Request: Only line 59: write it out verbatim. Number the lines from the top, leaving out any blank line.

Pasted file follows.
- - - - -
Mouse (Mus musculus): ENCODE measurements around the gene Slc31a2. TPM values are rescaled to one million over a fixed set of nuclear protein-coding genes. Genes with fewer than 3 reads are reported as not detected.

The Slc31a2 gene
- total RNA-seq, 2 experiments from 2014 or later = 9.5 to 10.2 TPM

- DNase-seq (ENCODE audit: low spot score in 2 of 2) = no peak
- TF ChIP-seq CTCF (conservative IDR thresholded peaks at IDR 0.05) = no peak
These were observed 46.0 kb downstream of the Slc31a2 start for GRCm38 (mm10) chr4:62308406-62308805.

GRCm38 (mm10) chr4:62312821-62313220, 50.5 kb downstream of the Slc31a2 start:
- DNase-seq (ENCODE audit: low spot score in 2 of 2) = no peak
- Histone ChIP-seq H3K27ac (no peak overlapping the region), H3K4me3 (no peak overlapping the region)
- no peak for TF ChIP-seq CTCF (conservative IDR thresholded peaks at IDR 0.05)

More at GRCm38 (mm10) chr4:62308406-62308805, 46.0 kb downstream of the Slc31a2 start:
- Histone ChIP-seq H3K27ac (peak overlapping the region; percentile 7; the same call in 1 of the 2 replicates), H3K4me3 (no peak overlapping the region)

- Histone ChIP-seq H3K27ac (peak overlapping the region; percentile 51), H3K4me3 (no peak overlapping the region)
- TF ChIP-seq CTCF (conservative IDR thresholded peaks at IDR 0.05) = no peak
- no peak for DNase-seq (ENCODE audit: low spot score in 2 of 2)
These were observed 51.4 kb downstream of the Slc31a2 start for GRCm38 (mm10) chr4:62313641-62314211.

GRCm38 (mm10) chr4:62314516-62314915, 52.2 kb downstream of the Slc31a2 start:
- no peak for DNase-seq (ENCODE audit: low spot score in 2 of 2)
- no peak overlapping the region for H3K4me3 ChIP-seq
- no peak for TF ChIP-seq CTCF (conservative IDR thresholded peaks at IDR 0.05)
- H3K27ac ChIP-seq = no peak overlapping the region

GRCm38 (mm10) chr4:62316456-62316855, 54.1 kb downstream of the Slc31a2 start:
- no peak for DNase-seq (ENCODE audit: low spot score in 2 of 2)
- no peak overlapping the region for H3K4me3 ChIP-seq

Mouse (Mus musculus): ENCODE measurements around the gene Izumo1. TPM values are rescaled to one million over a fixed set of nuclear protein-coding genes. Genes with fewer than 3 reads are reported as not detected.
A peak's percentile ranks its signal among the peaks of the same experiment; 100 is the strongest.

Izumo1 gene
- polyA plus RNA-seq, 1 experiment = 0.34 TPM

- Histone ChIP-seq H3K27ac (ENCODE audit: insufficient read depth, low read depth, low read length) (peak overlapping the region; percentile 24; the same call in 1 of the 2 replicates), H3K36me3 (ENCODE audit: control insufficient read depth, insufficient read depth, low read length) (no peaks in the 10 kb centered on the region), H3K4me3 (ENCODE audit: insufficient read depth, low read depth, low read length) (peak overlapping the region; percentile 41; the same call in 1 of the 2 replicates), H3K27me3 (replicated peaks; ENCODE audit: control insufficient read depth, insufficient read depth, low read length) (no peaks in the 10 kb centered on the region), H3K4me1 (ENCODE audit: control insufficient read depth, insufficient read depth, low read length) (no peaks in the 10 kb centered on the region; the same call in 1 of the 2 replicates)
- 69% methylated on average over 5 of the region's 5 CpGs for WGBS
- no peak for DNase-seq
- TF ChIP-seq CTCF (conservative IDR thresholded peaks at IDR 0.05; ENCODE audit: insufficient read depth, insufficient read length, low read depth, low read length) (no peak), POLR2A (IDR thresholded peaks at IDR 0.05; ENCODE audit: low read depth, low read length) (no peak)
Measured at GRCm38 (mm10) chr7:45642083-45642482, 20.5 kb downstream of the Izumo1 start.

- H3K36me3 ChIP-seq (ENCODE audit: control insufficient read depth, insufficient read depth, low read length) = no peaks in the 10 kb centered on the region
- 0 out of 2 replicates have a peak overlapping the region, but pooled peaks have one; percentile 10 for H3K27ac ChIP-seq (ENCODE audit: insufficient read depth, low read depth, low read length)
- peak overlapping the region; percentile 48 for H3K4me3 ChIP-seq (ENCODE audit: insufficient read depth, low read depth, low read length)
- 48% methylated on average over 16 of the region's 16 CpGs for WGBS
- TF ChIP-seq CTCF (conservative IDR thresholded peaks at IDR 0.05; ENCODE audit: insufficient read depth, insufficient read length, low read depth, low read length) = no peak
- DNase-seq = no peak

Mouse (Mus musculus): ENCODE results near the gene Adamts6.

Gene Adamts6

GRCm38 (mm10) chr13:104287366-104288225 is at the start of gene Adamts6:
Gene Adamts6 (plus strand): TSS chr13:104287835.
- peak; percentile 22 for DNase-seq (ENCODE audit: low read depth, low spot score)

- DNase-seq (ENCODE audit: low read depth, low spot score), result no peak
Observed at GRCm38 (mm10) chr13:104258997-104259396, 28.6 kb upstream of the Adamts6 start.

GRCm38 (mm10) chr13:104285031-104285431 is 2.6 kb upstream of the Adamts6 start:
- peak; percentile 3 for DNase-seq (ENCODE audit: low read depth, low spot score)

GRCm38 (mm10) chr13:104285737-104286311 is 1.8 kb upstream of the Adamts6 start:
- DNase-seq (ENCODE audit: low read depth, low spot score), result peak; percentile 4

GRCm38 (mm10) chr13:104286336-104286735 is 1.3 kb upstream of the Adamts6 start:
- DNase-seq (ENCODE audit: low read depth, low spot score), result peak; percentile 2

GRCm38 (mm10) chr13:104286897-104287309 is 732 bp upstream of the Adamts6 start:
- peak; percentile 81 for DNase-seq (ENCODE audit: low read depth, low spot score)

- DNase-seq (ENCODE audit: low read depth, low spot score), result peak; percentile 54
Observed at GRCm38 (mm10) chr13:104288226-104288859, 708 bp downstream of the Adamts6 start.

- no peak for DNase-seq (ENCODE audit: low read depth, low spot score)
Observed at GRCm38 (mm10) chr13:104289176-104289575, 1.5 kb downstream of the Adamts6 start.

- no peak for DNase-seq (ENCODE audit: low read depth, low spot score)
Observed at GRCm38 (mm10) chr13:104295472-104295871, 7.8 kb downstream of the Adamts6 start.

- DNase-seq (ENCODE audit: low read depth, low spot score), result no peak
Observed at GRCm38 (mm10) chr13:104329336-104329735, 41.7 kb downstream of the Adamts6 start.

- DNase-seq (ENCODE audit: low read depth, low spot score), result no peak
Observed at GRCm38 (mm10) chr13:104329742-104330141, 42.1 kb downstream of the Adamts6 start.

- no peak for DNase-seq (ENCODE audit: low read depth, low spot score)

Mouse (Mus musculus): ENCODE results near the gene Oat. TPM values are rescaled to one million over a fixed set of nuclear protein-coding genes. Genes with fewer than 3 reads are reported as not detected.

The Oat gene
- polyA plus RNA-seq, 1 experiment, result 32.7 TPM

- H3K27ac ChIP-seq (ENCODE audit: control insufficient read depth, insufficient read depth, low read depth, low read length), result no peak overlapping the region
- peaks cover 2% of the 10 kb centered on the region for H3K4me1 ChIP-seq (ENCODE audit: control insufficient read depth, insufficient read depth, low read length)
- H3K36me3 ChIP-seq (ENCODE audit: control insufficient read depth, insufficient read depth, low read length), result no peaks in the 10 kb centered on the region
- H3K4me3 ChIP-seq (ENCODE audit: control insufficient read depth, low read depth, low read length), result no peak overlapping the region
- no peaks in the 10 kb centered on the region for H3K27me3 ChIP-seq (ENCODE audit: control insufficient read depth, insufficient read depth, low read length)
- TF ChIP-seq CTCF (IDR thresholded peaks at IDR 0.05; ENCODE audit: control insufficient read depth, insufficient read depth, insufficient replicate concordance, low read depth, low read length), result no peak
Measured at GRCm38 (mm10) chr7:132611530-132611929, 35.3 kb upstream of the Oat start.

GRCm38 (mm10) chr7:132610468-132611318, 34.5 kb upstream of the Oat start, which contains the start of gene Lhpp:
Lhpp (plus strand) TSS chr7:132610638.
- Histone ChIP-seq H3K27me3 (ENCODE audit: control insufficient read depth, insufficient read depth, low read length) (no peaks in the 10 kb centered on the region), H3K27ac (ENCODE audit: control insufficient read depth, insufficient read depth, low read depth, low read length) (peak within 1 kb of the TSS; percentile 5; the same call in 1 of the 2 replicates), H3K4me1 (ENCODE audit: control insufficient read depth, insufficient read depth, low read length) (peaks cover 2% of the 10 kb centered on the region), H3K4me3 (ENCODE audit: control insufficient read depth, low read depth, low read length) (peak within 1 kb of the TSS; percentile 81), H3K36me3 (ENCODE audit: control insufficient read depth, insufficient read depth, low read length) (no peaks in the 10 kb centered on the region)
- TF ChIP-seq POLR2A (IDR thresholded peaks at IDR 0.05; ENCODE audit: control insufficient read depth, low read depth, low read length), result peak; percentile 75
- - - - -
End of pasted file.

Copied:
- no peak for DNase-seq (ENCODE audit: low read depth, low spot score)